11. Devolution from central to local government - Managing the risk | Executive summary page | 11 Non public sector organisations delivering public sector services will increasingly be part of the solution to smaller local budgets but increased demand on services. There is a need to ensure that commissioning organisations have the skills and training to interface effectively with their commercial counterparts to ensure successful transformation of public services. James Fawcett Partner, Browne Jacobson LLP We are perhaps on the cusp of the most significant change that any of us will see in our lifetime, in terms of the relationship between central and local government. “ ”

12. Devolution from central to local government - Managing the risk | Remodelling public services page | 12 remodelling public sevices There are five established combined authorities, of which all bar one have agreed to establish a directly elected mayor as part of their devolution deals. Greater Manchester is the model of central government’s willingness to devolve greater powers and fiscal autonomy where there is an elected mayor to be held accountable. This is a step change from shared services, partnership or outsourcing whether public to public, public to private or public to third sector, which has featured as alternative service delivery models in the sector for some time as a response to deep cuts to budgets. The strategic and operational structures are likely to be more complex, which may expose the authority to risks flowing from complex lines of responsibility, accountability and governance over a number of mixed structures: local authorities, NHS, private and public. Regardless of whether services are run by combined authorities, community groups or delivered as part of an outsourcing contract, ultimately the statutory responsibility will fall on the local authority. The Cities and Local Government Devolution Act 2016 provides some protection, requiring each combined authority to set up at least one overview and scrutiny committee. These committees will have the power to suspend decisions of the combined authority if needed. But the panel asked if this was enough protection when considering: • possible geographically diverse member organisations with different (potentially conflicting) agendas • the political make up of each organisation • combinations of constituent members with voting rights and non-constituent members with no voting rights • local v regional tensions • political differences between member authorities - who is to lead / can they lead and on what areas? • infrastructure (both IT, processes and people) - how are they, if at all, to be integrated? The view from the panel is that strong leadership and governance was critical in order to avoid the potential for chaos. But the real challenge is how to manage the increasingly diverse risk profile. Risk from day to day operational management, the competing portfolios of each member authority and contracting public to private businesses. The private sector sees the opportunities ahead, particularly SMEs sector. According to a recent national YouGov survey, 51% of businesses polled said that local government having powers over major infrastructure projects such as transport and housing would be an advantage to their businesses. However 79% did not feel they have had an opportunity to contribute to the devolution agenda. For business, serious questions remain as to whether some within authorities are equipped to move from procuring paper clips to saving lives! “The government’s strategy is clear in that those areas that don’t want a mayor will keep the powers they have. Those areas who accept a mayor will get more powers and ultimately when there are enough mayors, they will force the others with the reserved powers they have.” roundtable delegate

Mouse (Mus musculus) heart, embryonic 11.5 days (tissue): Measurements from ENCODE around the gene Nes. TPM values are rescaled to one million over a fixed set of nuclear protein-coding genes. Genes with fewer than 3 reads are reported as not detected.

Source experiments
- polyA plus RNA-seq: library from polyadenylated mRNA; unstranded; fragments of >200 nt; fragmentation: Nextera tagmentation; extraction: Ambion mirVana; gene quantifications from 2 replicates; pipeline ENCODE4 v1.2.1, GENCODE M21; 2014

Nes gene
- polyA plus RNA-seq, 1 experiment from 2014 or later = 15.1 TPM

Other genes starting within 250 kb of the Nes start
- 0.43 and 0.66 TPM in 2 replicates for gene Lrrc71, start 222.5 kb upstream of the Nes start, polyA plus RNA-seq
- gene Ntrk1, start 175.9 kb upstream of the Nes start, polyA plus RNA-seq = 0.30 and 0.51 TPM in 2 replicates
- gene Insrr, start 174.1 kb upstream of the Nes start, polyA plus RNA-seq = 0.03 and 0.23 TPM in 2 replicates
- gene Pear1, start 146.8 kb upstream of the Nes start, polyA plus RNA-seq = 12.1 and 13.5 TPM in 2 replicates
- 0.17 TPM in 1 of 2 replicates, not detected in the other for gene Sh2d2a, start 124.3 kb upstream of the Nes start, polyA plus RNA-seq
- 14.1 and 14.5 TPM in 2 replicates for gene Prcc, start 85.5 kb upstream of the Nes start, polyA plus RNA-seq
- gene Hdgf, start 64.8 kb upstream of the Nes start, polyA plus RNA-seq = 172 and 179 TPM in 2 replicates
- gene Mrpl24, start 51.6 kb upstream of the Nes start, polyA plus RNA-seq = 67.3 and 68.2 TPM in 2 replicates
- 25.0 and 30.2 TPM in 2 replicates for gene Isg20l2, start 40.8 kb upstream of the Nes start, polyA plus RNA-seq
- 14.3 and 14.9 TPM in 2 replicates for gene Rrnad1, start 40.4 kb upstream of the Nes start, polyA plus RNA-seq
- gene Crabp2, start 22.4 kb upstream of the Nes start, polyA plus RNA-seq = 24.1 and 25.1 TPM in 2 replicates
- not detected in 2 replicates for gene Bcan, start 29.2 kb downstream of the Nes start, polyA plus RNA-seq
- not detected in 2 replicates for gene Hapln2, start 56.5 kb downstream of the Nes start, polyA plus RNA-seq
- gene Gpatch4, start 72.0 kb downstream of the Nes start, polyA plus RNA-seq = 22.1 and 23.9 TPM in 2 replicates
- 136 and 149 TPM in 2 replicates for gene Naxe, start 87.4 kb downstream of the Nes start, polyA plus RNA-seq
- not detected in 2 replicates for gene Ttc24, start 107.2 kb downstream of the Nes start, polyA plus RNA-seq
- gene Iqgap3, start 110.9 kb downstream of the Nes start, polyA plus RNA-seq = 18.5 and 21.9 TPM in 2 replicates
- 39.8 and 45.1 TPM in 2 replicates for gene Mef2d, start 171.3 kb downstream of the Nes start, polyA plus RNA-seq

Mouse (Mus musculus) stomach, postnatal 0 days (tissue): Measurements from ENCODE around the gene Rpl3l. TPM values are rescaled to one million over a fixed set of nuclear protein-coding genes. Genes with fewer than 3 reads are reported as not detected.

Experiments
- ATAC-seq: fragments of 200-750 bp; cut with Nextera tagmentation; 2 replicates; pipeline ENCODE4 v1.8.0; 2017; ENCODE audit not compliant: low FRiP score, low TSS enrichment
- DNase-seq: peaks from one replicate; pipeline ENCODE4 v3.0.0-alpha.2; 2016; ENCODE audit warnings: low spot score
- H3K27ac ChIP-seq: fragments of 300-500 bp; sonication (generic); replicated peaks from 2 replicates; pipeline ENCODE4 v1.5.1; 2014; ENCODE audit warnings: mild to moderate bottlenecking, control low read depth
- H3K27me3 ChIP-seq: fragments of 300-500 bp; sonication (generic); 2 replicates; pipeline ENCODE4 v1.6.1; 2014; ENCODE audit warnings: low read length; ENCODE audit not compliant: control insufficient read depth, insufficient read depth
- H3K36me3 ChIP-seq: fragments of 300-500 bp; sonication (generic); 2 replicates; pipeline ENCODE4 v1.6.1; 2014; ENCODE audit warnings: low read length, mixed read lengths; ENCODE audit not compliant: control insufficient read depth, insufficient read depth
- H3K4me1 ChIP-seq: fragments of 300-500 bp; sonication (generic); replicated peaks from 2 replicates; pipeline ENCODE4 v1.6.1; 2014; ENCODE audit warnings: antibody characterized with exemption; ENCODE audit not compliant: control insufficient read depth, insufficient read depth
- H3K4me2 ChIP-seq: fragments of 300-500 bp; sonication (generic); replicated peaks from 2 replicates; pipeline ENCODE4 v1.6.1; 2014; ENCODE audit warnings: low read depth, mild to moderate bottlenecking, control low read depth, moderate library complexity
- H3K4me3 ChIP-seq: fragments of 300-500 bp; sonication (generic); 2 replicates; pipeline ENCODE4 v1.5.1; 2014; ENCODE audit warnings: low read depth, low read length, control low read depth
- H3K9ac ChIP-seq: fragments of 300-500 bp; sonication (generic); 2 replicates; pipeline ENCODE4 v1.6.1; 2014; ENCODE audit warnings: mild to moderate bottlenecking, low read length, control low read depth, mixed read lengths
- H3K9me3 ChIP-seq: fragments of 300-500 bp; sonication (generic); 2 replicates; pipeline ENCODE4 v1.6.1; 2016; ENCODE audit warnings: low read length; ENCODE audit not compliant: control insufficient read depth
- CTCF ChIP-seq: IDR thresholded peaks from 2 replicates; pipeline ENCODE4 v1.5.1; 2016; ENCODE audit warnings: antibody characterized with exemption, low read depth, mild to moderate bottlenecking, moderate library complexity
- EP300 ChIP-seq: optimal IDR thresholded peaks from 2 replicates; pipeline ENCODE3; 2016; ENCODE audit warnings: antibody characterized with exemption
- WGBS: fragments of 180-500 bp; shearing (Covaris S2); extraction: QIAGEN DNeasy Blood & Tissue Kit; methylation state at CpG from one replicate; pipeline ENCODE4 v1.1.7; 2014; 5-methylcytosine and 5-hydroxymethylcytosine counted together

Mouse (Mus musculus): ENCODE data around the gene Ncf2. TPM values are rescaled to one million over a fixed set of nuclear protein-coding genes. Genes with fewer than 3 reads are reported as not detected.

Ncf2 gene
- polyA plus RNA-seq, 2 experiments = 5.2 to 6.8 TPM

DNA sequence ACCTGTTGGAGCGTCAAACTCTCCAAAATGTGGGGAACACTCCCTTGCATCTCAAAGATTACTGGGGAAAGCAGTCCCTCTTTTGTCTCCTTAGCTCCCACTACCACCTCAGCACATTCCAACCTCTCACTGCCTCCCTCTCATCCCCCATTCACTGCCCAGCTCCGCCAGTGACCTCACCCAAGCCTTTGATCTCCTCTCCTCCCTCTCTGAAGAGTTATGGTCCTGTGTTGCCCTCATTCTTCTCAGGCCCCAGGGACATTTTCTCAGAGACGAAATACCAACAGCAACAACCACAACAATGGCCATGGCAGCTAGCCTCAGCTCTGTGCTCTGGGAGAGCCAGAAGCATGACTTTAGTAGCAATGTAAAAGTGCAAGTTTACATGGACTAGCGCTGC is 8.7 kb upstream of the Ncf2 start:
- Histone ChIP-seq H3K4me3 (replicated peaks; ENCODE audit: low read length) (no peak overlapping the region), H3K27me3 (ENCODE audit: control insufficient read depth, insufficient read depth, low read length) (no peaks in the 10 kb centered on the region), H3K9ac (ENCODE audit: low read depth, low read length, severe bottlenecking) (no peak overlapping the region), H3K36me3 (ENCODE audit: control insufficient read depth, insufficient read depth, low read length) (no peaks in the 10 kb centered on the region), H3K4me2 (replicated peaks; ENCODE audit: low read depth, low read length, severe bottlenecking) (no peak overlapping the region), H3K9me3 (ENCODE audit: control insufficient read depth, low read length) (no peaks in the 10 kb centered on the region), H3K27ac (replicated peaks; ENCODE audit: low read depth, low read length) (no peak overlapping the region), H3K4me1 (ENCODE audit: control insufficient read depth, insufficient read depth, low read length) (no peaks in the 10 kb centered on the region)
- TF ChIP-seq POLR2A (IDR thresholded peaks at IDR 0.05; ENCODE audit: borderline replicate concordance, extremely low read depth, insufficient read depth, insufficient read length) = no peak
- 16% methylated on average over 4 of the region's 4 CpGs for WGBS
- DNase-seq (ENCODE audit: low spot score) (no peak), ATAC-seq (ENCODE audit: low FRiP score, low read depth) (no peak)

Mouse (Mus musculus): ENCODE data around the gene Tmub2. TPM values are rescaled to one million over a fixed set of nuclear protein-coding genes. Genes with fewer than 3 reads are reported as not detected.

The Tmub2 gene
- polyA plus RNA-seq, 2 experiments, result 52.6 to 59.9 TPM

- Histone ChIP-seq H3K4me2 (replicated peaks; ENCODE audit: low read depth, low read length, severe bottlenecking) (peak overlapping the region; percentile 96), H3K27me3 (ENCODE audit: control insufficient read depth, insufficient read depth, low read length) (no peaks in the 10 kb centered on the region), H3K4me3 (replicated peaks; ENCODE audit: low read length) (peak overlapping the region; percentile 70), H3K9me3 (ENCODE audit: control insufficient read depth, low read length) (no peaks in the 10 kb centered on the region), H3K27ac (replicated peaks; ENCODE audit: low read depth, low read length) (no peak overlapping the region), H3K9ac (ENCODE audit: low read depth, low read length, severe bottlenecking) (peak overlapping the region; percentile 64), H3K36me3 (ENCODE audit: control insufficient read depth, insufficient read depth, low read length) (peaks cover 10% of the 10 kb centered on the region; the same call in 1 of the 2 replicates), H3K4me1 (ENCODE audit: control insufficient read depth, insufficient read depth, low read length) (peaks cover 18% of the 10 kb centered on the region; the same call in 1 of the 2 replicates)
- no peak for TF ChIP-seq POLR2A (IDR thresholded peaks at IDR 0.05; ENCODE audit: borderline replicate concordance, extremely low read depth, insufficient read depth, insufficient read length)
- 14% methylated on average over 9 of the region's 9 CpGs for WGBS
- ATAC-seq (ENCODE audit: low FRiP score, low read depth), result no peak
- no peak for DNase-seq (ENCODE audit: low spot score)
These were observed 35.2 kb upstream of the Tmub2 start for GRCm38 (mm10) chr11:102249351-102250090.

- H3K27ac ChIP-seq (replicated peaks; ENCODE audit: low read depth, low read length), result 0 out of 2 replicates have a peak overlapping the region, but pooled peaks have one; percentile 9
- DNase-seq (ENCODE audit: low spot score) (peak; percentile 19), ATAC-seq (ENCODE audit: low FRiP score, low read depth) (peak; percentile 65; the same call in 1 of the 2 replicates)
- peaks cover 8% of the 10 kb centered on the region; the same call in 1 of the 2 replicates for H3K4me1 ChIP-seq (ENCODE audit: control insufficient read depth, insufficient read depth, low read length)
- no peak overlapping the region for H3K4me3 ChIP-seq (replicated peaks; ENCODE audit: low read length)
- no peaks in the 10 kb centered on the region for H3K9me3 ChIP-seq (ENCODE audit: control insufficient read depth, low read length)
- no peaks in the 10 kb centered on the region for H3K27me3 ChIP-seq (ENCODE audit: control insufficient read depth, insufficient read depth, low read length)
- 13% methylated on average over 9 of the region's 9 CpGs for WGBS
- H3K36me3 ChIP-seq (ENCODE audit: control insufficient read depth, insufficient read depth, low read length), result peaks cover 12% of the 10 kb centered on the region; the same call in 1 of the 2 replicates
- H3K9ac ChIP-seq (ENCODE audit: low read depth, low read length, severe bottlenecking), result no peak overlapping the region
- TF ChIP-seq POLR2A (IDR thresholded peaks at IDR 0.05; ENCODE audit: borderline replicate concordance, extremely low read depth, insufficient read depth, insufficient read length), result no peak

13. Devolution from central to local government - Managing the risk | Remodelling public services page | 13 Cornwall: turning over a new chapter Cornwall Council has provided its face to face (library / one stop Shop) service through a variety of locations and approaches including combined library / one stop shops, stand-alone libraries, standalone one stop shops, a mobile library / information van and micro-libraries. In November 2015 the council proposed devolving its libraries and one stop shops to local councils and community groups. Following a comprehensive consultation, it received expressions of interest from parish councils and community groups in delivering a local library service in 27 locations. Whilst it is not clear how many of the expressions of interest will actually materialise into formal devolved agreements, the council has had to consider a number of significant challenges and risks when weighing up the various options as it balances its new devolved powers with its statutory duty to provide a local library service which is both “comprehensive and efficient…for all persons desiring to make use thereof”. These include: • effectively monitoring and managing service delivery under multiple local arrangements, as well as running the remainder of any service which has failed to generate any interest locally • failing to deliver the necessary budget shortfall should all the initial expressions of interest not materialise into ‘devolution deals’ or the anticipated staff and property savings fail to be realised • its ability to discuss, negotiate and agree 27 potentially separate deals within its existing resources • the consequences of individual devolution agreements faltering and the potential risk of a legal challenge against the provision of a statutory duty • future political changes in town and parish councils and local community groups that may threaten the viability of the service • ensuring town and parish councils have the necessary statutory powers and capacity to run services under the Localism Act 2011. It is expected the council’s library devolution / one stop shop programme will be fully operational by 1 April 2017 with new community led models of service provision delivering circa £1.8m savings per annum.